That sort of all-encompassing love is alive and active in our world despite all the wolves that continue to prowl. Though the bombings continue to decimate Syria, we can’t help but think of people like the White Helmets, volunteers from the Syria Civil Defense who serve as first responders and search for signs of life amidst the rubble. These unarmed, ordinary citizens risk their lives to render aid to others. Bakers, tailors, engineers, pharmacists, carpenters, students, these are regular folks, just like you and me, who reach out a hand to help their neighbors despite grave danger. Like our Good Shepherd, they don’t declare anyone outside the fold, they offer their support regardless of religion or politics, because they know that everyone is worthy of help and care. In fact, many of them have laid down their lives for their neighbors, over 200 have been killed while trying to save others. That’s a risky, life-giving, shepherding kind of love.

And the good news is that we don’t have to go all the way to Syria to do our part. The work of being a good neighbor starts right here, in this congregation. We participate in God’s self-sacrificing love when we spend time with our friends in the Radcliff Room or when we play BINGO with our guests at 7-2-9 or when we mentor a student in our Community Club. We’ve also been listening for the voice of our Shepherd this weekend as our church hosted the Presbyterian Mission Agency’s 2018 Compassion, Peace, and Justice Training Day. This years’ theme focused on responding to migrants, refugees, and displaced people as we heed our Shepherd’s call to self-sacrificial love in service to the most vulnerable among us. As our churches join together to offer comfort and hospitality to people walking through the darkest valleys, each one of us has an opportunity to consider our role in creating greener pastures and more peaceful waters here in our community.

Where do you hear the Shepherd’s voice? What prowling wolves keep you up at night worrying for the safety of the flock? Where might we be called to offer life in abundance? May our Shepherding God guide us to the cruciform place where our fears meet God’s invitation, and may we know that goodness and mercy will meet us there. Amen.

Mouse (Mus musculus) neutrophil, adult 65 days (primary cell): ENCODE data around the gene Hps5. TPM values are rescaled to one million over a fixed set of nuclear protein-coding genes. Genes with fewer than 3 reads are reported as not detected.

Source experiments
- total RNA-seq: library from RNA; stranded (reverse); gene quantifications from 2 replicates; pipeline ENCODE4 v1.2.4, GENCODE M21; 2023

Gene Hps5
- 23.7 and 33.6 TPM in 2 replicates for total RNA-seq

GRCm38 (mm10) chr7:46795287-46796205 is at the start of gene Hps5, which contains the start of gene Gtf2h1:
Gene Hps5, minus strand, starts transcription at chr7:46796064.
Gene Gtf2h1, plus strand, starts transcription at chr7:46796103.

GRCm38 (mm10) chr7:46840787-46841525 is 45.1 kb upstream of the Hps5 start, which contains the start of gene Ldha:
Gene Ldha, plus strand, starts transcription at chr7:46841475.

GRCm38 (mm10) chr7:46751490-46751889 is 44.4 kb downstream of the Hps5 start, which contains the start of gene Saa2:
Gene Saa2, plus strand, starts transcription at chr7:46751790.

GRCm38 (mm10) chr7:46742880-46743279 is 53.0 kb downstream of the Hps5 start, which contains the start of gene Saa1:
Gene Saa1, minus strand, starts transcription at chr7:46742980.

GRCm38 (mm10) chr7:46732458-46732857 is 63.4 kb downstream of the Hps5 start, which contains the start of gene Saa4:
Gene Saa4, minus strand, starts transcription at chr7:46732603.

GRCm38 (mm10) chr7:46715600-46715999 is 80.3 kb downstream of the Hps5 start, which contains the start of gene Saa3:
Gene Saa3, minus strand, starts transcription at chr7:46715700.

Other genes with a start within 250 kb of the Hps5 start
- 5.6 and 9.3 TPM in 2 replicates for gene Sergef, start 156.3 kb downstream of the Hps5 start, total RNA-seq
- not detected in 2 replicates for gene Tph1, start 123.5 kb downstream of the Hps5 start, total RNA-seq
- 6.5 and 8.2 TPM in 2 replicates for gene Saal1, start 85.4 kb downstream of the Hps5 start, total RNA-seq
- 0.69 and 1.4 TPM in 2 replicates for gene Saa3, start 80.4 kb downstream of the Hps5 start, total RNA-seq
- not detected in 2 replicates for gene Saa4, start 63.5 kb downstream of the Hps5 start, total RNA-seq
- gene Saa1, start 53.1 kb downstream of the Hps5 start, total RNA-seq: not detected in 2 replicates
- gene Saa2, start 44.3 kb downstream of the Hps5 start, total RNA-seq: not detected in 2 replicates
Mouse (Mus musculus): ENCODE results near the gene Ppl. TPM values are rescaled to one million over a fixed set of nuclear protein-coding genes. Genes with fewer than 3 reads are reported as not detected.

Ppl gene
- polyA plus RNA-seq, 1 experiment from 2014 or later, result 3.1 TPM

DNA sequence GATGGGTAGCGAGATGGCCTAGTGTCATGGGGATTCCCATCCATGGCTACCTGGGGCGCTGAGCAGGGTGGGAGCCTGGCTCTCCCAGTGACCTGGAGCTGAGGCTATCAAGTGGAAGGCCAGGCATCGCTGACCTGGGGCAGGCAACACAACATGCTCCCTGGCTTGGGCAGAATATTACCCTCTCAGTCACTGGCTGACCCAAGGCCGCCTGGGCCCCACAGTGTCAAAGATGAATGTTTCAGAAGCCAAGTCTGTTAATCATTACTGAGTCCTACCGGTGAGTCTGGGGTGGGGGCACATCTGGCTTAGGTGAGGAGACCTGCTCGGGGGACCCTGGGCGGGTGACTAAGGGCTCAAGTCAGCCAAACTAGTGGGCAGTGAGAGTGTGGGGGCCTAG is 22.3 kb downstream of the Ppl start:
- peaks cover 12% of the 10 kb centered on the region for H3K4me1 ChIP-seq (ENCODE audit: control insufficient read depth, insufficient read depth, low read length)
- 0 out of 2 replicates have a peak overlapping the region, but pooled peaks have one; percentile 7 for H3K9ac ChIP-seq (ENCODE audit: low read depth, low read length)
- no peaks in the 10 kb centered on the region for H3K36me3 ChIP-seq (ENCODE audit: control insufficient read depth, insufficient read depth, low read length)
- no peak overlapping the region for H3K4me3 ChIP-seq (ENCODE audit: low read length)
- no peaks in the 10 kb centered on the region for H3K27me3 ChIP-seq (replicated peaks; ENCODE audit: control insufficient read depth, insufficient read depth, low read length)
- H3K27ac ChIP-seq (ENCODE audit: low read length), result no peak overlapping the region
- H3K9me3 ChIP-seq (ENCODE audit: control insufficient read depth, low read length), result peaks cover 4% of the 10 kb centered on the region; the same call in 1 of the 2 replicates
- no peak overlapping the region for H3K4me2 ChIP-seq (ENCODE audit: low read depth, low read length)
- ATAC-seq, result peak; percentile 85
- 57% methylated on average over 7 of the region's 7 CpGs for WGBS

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Beyond Our Fear

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[A sermon preached on John 20:19-31 for Presbyterian Women’s Sunday on the Second Sunday of Easter at Blacksburg Presbyterian Church.]

We were up bright and early on Easter morning. The cinnamon rolls were ready to go, our Easter baskets were waiting to be opened, and I even had hopes of snagging a chocolate bunny before making my way to worship. Easter is the most joyous day of our Christian calendar; it’s a celebratory season following the introspection and repentance of Lent. Triumphant hymns, jubilant alleluias, and traditional Easter lilies set the stage for a vibrant worship service. Families, all decked out in their Sunday best, fill our pews with faces old and new, and the congregation becomes a lively sea of seersucker and soft pastels. Sure, folks may have satisfied their sweet tooths by the time the prelude begins, but somehow, we know that the energy descending upon us is more than just a sugar buzz. Jesus is risen! Hope casts out despair, and love claims victory over death itself! Easter is grace upon grace.

So, imagine my dismay, when I walk out to my car early that Sunday morning, to find my tire flat as a pancake. “Today of all days,” I thought to myself as a I sighed and looked up the number for AAA. The outer rim had been pierced by a nail, appropriately enough, and I found myself stranded on the busiest liturgical holiday of the year. Things weren’t off to a great start, and as the worry and dread began to build in the pit of my stomach, I realized those feelings were uncomfortably familiar to me.